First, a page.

Reflections on eighteenth-century Mohammed cartoon

September 25, 2006

The reaction to the pope’s recent comments brought back into the limelight the memory of the Mohammed cartoons brouhaha. Back than, much had been written on its potential impact on the free speech. The gist of the argument was, that to limit speech so as to prevent it from offending any group’s sensibilities or beliefs is to kill outright the very notion of free speech. But few specifics were given as to what areas of knowledge might be harmed the most by shying away from depictions of Mohammed.

Here is one: art history. Caricature is an extremely effective tool in the war of ideas, and was widely used in religious debates. During reformation, caricatures of Luther and of popes were widely disseminated, the imagery in both cases being used to equate the opponent with the devil (a caricature of Luther representing him having seven heads – one being a Turk, another a fanatic, the third a rabble-pleaser, etc) is reproduced at number 182 in the recent (1995) catalog of the British Museum’s exhibition of the German Renaissance prints; and we are assured by the accompanying catalog entry that numerous depictions of the pope as the devil’s servant were even more artistically creative.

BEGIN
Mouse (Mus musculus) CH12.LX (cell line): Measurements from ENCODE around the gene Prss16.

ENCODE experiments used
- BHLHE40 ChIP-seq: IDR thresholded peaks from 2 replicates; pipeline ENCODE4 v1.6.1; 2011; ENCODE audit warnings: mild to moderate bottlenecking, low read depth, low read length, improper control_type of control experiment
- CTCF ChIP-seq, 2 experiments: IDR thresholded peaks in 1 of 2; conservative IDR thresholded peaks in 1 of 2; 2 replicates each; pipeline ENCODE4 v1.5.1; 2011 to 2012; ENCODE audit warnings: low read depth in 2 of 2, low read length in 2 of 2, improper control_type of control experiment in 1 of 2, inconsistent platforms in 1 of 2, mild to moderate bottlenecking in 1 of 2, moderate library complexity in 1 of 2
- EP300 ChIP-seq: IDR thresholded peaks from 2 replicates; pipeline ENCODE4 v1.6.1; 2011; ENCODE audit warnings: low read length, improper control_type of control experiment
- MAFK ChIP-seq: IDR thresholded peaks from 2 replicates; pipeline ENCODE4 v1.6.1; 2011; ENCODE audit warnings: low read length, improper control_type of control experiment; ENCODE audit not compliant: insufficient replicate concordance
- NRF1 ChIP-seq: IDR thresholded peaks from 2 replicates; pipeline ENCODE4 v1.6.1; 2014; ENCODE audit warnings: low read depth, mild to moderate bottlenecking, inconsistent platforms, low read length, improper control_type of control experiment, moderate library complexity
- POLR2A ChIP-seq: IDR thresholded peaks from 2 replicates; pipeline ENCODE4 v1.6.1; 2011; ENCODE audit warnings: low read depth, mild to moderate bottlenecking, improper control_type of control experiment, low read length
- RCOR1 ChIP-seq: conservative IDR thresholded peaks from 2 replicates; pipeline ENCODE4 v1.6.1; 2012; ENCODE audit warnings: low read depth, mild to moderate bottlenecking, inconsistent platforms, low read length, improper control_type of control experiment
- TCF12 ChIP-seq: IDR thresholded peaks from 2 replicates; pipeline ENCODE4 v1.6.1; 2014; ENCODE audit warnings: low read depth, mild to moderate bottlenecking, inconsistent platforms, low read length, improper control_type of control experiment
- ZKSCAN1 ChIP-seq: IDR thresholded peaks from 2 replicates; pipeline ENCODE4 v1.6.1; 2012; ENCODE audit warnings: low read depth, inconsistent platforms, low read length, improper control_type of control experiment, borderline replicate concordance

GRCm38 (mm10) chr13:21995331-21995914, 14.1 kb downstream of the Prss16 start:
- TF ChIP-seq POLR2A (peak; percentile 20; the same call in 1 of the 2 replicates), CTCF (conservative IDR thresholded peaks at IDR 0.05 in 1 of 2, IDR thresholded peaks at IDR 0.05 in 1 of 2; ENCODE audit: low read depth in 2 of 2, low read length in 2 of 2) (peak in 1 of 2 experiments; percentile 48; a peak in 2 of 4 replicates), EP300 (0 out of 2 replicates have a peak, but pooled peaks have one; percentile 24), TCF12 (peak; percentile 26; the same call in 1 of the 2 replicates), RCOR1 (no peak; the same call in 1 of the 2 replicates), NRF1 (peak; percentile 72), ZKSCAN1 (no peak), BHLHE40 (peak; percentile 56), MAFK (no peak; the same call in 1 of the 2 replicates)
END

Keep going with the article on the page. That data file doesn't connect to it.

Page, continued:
Now, these images were unquestionably offensive – which is precisely why they were used in the first place – to shock the adversary into reconsidering his views and joining the other side’s position. But should they be excluded from the art history books and debates just because they give offensesayers Mohammed cartoon?

Mohammed cartoons fall into the same category. What do you do about this caricature lampooning Islamic treatment of women – etched by James Sayers (1748-1823) and published in London on April 26, 1788 during the golden age of English caricature – which does contain an image of Mohammed? Do you, in the fashion of Orwell’s 1984, just wipe it out from the annals of art history, or do you treat it as a witness to European attitudes to Moslems at the end of the eighteenth century?

And if there were any illustrated editions of Voltaire’s play “Fanaticism; or, the prophet Mohammed,” first published in 1742 – which just had to have depictions of Mohammed – and not flattering ones at that – what should be done with such books? And there could be a good deal of other and similar art out there. What should art historians do about it?

The answer is very simple, be it art history or not. Even if God actually forbade depicting a prophet, the artists who do so do not at all violate this prohibition – because the problem of the third party forbids us to know who is, and who is not a prophet among those who declare themselves to be such. In depicting Mohammed, an artist shows his idea of not how The Prophet looked, but how a “self-proclaimed prophet” looked, how a “may be or may be not prophet” looked, how a “putative prophet” looked. As a result, the law of not depicting the prophet – if there is such a law indeed – is not at all being broken by those putting on paper their ideas of Mohammed, and there should be no outrage at all when it does happen.

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